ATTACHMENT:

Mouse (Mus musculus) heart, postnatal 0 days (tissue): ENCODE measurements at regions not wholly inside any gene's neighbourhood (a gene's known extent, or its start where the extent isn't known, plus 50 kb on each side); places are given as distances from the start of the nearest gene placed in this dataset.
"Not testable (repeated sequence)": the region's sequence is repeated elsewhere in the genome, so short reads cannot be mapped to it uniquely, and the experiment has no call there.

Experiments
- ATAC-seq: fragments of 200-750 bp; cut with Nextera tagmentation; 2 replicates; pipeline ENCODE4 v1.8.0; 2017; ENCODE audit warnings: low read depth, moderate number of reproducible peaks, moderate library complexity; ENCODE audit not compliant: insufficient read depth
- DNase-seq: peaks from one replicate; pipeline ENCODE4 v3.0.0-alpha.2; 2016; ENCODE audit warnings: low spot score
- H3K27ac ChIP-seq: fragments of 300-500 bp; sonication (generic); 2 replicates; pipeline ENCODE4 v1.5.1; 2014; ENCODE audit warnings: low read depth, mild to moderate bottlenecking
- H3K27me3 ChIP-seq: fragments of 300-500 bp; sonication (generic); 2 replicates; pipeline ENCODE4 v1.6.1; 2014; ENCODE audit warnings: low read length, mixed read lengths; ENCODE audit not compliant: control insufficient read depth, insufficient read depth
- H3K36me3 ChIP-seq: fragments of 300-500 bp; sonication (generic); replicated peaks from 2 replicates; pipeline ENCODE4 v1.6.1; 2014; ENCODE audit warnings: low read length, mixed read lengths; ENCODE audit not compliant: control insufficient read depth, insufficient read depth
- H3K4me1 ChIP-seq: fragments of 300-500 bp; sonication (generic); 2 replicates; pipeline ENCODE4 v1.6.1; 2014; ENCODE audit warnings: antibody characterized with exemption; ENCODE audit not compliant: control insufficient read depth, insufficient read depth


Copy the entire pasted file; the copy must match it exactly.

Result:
Mouse (Mus musculus) heart, postnatal 0 days (tissue): ENCODE measurements at regions not wholly inside any gene's neighbourhood (a gene's known extent, or its start where the extent isn't known, plus 50 kb on each side); places are given as distances from the start of the nearest gene placed in this dataset.
"Not testable (repeated sequence)": the region's sequence is repeated elsewhere in the genome, so short reads cannot be mapped to it uniquely, and the experiment has no call there.

Experiments
- ATAC-seq: fragments of 200-750 bp; cut with Nextera tagmentation; 2 replicates; pipeline ENCODE4 v1.8.0; 2017; ENCODE audit warnings: low read depth, moderate number of reproducible peaks, moderate library complexity; ENCODE audit not compliant: insufficient read depth
- DNase-seq: peaks from one replicate; pipeline ENCODE4 v3.0.0-alpha.2; 2016; ENCODE audit warnings: low spot score
- H3K27ac ChIP-seq: fragments of 300-500 bp; sonication (generic); 2 replicates; pipeline ENCODE4 v1.5.1; 2014; ENCODE audit warnings: low read depth, mild to moderate bottlenecking
- H3K27me3 ChIP-seq: fragments of 300-500 bp; sonication (generic); 2 replicates; pipeline ENCODE4 v1.6.1; 2014; ENCODE audit warnings: low read length, mixed read lengths; ENCODE audit not compliant: control insufficient read depth, insufficient read depth
- H3K36me3 ChIP-seq: fragments of 300-500 bp; sonication (generic); replicated peaks from 2 replicates; pipeline ENCODE4 v1.6.1; 2014; ENCODE audit warnings: low read length, mixed read lengths; ENCODE audit not compliant: control insufficient read depth, insufficient read depth
- H3K4me1 ChIP-seq: fragments of 300-500 bp; sonication (generic); 2 replicates; pipeline ENCODE4 v1.6.1; 2014; ENCODE audit warnings: antibody characterized with exemption; ENCODE audit not compliant: control insufficient read depth, insufficient read depth